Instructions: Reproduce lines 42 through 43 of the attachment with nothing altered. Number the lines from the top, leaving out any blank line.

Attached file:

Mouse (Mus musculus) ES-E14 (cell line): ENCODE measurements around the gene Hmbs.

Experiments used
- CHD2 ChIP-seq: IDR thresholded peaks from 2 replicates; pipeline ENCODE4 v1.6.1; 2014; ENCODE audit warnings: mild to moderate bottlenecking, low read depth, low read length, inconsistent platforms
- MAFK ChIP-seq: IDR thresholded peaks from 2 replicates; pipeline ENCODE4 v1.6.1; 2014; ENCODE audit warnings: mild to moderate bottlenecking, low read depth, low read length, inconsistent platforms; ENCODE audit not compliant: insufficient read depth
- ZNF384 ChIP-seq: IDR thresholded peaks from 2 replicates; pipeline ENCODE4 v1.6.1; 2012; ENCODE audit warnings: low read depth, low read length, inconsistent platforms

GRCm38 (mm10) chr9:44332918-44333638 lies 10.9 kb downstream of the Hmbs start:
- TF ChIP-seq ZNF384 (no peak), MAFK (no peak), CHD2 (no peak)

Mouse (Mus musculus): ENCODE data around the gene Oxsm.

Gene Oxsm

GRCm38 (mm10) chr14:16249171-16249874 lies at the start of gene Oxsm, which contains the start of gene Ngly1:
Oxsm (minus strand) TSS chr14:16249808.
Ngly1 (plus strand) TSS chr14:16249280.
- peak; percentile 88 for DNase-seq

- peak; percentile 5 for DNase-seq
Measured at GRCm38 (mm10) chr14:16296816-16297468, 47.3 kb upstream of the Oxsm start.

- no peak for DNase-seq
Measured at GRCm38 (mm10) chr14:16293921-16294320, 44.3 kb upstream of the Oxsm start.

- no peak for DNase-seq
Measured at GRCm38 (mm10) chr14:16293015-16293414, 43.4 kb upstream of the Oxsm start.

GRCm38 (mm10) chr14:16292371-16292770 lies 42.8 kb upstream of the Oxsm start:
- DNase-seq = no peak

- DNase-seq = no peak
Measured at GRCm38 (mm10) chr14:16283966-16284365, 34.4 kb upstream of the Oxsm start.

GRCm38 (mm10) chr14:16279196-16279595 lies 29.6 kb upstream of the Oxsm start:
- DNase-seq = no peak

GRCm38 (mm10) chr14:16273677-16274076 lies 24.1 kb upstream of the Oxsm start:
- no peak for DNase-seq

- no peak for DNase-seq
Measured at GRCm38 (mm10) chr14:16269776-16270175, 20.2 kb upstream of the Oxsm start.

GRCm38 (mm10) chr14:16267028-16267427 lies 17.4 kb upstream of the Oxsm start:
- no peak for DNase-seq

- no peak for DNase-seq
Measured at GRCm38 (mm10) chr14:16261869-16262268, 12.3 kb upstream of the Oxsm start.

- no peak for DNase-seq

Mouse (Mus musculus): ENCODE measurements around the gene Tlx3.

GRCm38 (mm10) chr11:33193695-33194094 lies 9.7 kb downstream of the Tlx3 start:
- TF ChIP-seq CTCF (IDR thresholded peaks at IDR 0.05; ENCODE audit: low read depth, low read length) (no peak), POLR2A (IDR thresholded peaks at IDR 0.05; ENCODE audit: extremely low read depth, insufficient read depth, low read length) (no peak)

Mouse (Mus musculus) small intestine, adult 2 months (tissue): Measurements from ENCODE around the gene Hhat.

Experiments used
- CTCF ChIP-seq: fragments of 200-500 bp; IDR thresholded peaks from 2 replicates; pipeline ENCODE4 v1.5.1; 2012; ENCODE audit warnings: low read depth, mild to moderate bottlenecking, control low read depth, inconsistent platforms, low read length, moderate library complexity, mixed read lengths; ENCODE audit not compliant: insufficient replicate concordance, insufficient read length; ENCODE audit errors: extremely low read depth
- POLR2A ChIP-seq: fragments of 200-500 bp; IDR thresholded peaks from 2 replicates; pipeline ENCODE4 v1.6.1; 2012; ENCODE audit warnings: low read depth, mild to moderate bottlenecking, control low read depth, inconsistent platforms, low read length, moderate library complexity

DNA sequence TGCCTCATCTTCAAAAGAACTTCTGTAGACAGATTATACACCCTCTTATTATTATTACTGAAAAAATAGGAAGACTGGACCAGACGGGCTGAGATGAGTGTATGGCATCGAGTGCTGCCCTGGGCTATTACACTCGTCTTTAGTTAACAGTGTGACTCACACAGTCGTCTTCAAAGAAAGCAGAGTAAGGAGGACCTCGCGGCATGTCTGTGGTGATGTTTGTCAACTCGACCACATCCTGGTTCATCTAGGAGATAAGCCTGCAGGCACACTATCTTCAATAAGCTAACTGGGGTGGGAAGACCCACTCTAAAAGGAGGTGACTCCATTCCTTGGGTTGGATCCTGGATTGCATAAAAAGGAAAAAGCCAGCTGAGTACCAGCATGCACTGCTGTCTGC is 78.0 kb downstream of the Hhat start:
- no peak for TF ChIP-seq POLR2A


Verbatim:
DNA sequence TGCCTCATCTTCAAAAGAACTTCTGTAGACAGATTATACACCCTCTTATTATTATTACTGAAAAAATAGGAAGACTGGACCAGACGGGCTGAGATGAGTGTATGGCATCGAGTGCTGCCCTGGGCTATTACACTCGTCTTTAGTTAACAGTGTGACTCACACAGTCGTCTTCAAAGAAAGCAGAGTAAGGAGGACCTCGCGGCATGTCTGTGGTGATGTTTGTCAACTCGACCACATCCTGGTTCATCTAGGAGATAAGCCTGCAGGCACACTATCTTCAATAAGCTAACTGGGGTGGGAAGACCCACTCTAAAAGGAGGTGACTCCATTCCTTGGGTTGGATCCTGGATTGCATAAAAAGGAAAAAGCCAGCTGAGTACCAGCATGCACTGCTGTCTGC is 78.0 kb downstream of the Hhat start:
- no peak for TF ChIP-seq POLR2A